Walking through Friar Park last June I was reminded what a great gardener George Harrison was. Chelsea 2007 had just finished and, in an idle moment I sketched out an idea for a garden for 2008. I wanted to pay tribute to George the gardener, but I wanted it to reflect different parts of his life - it had to tell a story. I worked on the design for about a week and then took it to Olivia as a surprise. Olivia loved it and agreed to part sponsor it. I had divided the site into four areas to represent George’s childhood, his Beatle years, his maturity and then finally his passing on to the next life. The garden had no title, till Olivia remembered a line from one of his songs ‘Floating down the stream of time from life to life with me.’ So the garden was called ‘From life to Life, a Garden for George’, and the beautiful line was written in steel letters along the side of the rill.

So this was the basic drawn design and below the interpretation of it by the illustrator John Keane.

Here you can see the four areas described in detail below. What I had to do was to make this look like a garden and yet work as a narrative-wondered at this point whether I had taken on many more things than I could possibly chew. We toyed with the idea of using George's painted mini in the garden but took it out when we realised that it would be too much of a distraction. On press day Damon Hill drove Ringo to the show in the Mini, parking it beside the garden for an hour. There was a photographic scrum and hours later I still had yellow dots before my eyes.

 



An overview of the garden

This is probably the best place to start – it shows most of the garden viewed from the ‘Liverpool’ end.


 

The ‘Liverpool’ garden

We managed to get original red bricks from Liverpool, and the nameplate ‘Arnold Grove Unadopted’ was fixed to it. We found a child’s bike identical to the one in Olivia’s photograph of George as a child. We put in a three stemmed ‘town’ birch tree. The ‘wild’ grass around the tree was actually dug up and transported from Friar Park to Chelsea by Hugh Netley – one of George and Olivias gardeners. Across the path was a reference to George’s father’s vegetable patch with a healthy display of beans, cabbages,tomatoes etc. The path, which was created by glass artist Brian Clarke, features the Liver building at this point - one of the most famous buildings in the UK. and instantly recognizable.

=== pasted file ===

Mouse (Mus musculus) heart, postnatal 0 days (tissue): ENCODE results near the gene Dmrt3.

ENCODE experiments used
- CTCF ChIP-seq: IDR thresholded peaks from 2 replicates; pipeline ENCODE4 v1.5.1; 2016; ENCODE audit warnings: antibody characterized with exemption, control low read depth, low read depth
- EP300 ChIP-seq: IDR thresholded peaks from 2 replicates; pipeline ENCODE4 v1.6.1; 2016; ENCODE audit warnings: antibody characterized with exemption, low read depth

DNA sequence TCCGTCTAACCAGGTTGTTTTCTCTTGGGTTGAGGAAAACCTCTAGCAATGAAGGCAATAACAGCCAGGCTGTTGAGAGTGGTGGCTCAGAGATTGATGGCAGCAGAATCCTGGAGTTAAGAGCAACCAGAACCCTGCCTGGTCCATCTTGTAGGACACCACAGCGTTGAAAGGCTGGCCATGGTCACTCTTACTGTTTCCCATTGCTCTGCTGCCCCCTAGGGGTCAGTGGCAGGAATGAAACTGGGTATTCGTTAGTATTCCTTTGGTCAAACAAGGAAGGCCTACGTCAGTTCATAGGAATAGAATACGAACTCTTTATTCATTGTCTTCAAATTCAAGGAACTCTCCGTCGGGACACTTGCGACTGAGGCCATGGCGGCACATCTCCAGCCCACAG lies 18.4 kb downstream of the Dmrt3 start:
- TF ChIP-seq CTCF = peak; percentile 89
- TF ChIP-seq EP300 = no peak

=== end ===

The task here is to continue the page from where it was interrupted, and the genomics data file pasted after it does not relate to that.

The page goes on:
The Psychedelic ‘60s garden

From here a step upwards led to the garden representing George’s youth and the Beatle years. Brian’s path at this stage is a riot of colour, closely matched by the planting – a heady mix of colour, texture, form and foliage. I tried to use many of the sort of plants George would have used at Friar Park - Birches, Acers, grasses and perennials. Brian Clarke made the giant sun with the words ‘Sun sun sun here it comes’ written across the centre. Amazing how many journalists described it as a star.




The contemplative garden

George loved moss gardens and the associated plantings of ferns, and low shade - loving perennials. Three birches provided height in this area. Separating this garden from the afterlife was a rill – a narrow water-filled canal - at the head of which was a waterwall. For those of you who are not into gardening, a waterwall is like a waterfall, except here the water clings to the glass or stone surface rather than splashing over it. The waterwall was originally to have a plain glass or metal surface but it became the perfect place for displaying an image of George., Olivia found a great photograph taken during filming, with gumboots and an umbrella. The expression on his face perfectly illustrated George’s sense of humour, and actually reduced many fans to tears as they walked past. We placed steam jets along the rill, so you stepped through a gentle haze and up three steps to nirvana or the afterlife.




The ‘afterlife’ garden

In this garden, a recycled white marble floor provided a base for a beautiful white canvas pavilion with carved aluminum motifs and a clear glass finial. Curved arches with metal infills skillfully etched and limed oak posts. Marble pots, some with Zantedeschias, and others with flower petals. Velvet cushions fringed in gold. Scented white planting, incense burning in the foreground and George’s music playing softly in the background. This was a heavenly place to be.


Many of our suppliers had links with Friar Park in the past and all were thrilled to be involved in the project. Huge thanks to them all:

  • Joe Perkins and Hilliers landscapes who built the garden.
  • Brian Clarke who created the amazing path.
  • Organic Stone – Brian Vicky and Sue who developed and supplied the recycled marble.
  • White canvas – Justin and Fay who created the pavilion and all the decorations on it.
  • Hot Metal Engineering – Toby Clayton, who supplied the ‘Liverpool’ fencing and the lettering long the rill.
  • Thanks to our plant suppliers – Andy McIndoe and Ricky Dorley at Hilliers Nurseries; Toby and Chris at Orchard Dene; Rosie and Hilary at Hardy's Cottage garden plants and Robinson’s vegetables.

Everyone who saw the garden loved it. We have had hundreds of letters and messages through the mail box and over the internet, and, of course, a really big plus for Olivia and I was meeting the Queen.

 

 

©2008 Yvonne Innes